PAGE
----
Asphalt roll roofing

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Roofers applying commercial grade "torch-applied" modified bitumen roll roofing.

Asphalt roll roofing or membrane is a roofing material commonly used for buildings that feature a low sloped roof pitch in North America. The material is based on the same materials used in asphalt shingles; an organic felt or fiberglass mat, saturated with asphalt, and faced with granular stone aggregate.[1]


Overview[edit]

Roll-roofing-material.jpg

Roll roofing is usually restricted to a lightweight mat compared to shingles, as it must be rolled for shipment. Rolls are typically 36 inches (91 cm) by 33 feet (10 m) in size.[2] Due to its light weight compared to shingles, roll roofing is regarded as an inexpensive, temporary material. Its wide width makes it vulnerable to temperature-induced shrinkage and tearing as it expands and contracts.

Other names for this material are "asphalt prepared roofing, asphaltic felt, cold-process roofing, prepared roofing, rolled roofing, rolled strip roofing, roofing felt, sanded bituminous felt, saturated felt, self-finished roofing felt."[3]

Roll roofing is normally applied parallel to the eaves from the bottom of the roof upwards, lapping each new roll in the same manner as shingles. Its use is restricted to roofs with a pitch of less than 2:12. To avoid penetrating the exposed membrane with nails, adhesive or "lap cement" must be used at the bottom edge to keep it from being lifted by the wind. The upper edge of the roll is nailed and covered by the next roll.[4]

Uses[edit]

This roll roofing on the roof was applied vertically and is in very poor condition.
Horizontally applied roll roofing on a ruined log cabin. Image: American Historic Building Survey

The main uses are:

  • for outbuildings
  • on flat roofs on houses in the UK, a low cost limited life roofing method
  • as a backup water catching & wind stopping layer under roofing slates & tiles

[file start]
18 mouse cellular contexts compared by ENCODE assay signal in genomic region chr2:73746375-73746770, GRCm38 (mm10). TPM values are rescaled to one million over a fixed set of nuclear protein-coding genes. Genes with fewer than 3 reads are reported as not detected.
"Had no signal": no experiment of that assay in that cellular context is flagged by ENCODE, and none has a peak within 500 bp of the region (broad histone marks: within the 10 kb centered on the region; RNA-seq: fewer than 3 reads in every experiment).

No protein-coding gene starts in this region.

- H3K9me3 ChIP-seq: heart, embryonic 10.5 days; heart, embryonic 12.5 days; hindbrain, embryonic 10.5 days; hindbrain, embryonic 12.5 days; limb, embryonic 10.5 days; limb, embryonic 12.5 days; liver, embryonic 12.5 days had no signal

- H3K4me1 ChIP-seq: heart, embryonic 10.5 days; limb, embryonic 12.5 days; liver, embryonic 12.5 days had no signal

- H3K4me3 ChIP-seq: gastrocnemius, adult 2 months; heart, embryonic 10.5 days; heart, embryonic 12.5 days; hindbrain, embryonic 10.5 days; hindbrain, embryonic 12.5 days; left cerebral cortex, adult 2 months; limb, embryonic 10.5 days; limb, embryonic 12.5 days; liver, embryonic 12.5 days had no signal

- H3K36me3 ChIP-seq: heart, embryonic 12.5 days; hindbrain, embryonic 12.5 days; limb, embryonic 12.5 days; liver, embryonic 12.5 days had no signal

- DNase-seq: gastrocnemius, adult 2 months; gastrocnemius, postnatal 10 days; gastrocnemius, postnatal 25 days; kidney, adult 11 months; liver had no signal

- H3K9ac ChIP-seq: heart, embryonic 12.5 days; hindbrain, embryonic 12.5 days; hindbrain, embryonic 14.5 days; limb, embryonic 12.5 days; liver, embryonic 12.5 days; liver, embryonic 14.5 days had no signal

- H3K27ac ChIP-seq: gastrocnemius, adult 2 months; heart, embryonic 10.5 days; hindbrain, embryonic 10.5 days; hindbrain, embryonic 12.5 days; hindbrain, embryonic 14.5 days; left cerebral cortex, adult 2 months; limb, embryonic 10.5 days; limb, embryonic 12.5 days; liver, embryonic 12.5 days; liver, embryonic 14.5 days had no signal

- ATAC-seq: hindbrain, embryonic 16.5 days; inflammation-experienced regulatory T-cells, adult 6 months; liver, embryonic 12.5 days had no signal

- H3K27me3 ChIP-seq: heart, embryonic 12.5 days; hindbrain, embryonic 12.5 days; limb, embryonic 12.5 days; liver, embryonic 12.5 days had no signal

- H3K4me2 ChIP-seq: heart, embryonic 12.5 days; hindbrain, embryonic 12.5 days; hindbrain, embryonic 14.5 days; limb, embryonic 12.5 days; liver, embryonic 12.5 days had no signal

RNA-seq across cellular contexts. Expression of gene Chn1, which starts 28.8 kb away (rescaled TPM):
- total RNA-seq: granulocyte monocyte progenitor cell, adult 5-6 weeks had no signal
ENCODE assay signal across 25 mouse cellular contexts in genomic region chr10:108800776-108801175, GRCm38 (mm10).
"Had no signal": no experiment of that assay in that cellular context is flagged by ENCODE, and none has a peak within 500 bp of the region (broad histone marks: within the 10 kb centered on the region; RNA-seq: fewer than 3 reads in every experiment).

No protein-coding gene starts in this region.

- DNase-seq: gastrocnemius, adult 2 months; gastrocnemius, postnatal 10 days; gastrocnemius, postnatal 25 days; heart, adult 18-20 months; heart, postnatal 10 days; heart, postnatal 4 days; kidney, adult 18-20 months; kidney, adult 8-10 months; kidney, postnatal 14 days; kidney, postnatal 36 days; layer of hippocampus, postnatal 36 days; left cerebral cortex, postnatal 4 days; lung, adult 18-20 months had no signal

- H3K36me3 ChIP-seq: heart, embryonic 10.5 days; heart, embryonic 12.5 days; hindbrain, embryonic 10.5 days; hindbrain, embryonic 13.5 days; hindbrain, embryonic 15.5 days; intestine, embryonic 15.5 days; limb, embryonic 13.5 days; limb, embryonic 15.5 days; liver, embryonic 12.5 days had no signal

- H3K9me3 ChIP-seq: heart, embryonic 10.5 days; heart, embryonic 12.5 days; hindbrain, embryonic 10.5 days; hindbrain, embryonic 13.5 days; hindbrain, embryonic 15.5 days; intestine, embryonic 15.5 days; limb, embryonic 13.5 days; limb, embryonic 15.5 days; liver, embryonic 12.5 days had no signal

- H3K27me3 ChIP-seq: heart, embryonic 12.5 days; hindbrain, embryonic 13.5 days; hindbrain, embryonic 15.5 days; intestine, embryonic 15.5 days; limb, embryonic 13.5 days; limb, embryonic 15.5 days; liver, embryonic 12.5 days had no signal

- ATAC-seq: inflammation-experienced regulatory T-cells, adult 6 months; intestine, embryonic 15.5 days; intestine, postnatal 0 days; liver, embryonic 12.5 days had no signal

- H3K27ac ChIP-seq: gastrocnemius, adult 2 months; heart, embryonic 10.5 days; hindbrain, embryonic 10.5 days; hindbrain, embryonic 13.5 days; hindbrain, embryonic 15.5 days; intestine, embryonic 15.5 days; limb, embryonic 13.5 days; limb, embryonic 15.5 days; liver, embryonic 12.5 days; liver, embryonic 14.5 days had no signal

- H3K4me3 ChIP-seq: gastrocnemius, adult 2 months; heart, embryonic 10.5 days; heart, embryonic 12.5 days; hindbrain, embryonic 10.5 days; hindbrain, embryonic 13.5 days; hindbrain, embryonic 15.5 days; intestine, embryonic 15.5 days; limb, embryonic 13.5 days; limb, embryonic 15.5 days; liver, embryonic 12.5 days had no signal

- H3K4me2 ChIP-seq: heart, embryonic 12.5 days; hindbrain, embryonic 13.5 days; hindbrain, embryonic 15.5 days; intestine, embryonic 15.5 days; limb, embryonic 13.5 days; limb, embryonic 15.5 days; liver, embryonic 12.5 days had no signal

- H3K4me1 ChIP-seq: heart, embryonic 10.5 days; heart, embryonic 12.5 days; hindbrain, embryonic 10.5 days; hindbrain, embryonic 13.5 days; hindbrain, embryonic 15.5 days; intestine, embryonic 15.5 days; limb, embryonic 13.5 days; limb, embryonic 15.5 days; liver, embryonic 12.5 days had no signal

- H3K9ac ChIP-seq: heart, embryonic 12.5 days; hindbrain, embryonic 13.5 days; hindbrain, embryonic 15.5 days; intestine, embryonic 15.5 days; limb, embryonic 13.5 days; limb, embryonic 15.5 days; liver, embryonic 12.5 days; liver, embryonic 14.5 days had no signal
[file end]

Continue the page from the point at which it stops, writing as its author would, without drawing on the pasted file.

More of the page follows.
Types[edit]

Several variations of bitumen roofing felt are available.

  • Single coverage thicknesses range from 55 to 90 pounds per square (100 sq. ft.) for single-coverage
  • Double coverage range from 110 to 140 pounds per square.[5][6]

Fibre content:

  • mixed rag fibre - lowest cost, shortest life
  • all plastic fibres
  • fibreglass - longest lived

Bitumen:

  • bitumen - stiffens & hardens in winter, cracks in time
  • modified bitumen - stays supple in winter, lasts better

Underside:

  • Uncoated - most common, applied with adhesive or nails
  • Self-adhesive - simpler to apply
  • Torchable - applied by torching the underside, which partly melts and glues the sheet. (Most roofing felt is torchable.)

Topping:

  • Sand - low cost
  • Stone waste - prettier, better life expectancy. Only used on capsheet.
  • Uncoated - used as undersheet

Double coverage:

Application methods[edit]

  • Glue in place with bitumen/solvent mix
  • Nail in place - relies on the clout nail head being driven slightly under the surface for a pressure seal. Waterproofing not quite perfect, a water durable timber layer is used under the felt, usually OSB or ply. Most common method on sheds.
  • Hot bitumen
  • Torch on - underside of felt melted with a torch and pressed in place

References[edit]

  1. ^ "What is roll roofing?". All About Roofing. Asphalt Roofing Manufacturers Association. 2009. Retrieved 2009-06-18. 
  2. ^ "Mineral Surfaced Roll". Owens Corning Roofing. 2009. Retrieved 2009-06-18. 
  3. ^ "cold-process roofing." McGraw-Hill Dictionary of Architecture and Construction. 2003. The McGraw-Hill Companies, Inc. 20 Dec. 2013 http://encyclopedia2.thefreedictionary.com/cold-process+roofing
  4. ^ "2" and 4" Selvedged Mineral Surface Roll Roofing Application Instructions" (PDF). Owens Corning Roofing and Asphalt, Inc. 2008. Retrieved 2009-06-18. 
  5. ^ DeCristoforo, R. J.. Housebuilding: a-do-it-yourself guide. Rev. & updated ed. New York: Sterling Pub., 2007. 295. Print.
  6. ^ "J&M Roofing Inc".  Wednesday, 3 May 2017

See also[edit]

http://wiki.diyfaq.org.uk/index.php?title=Roofing_felt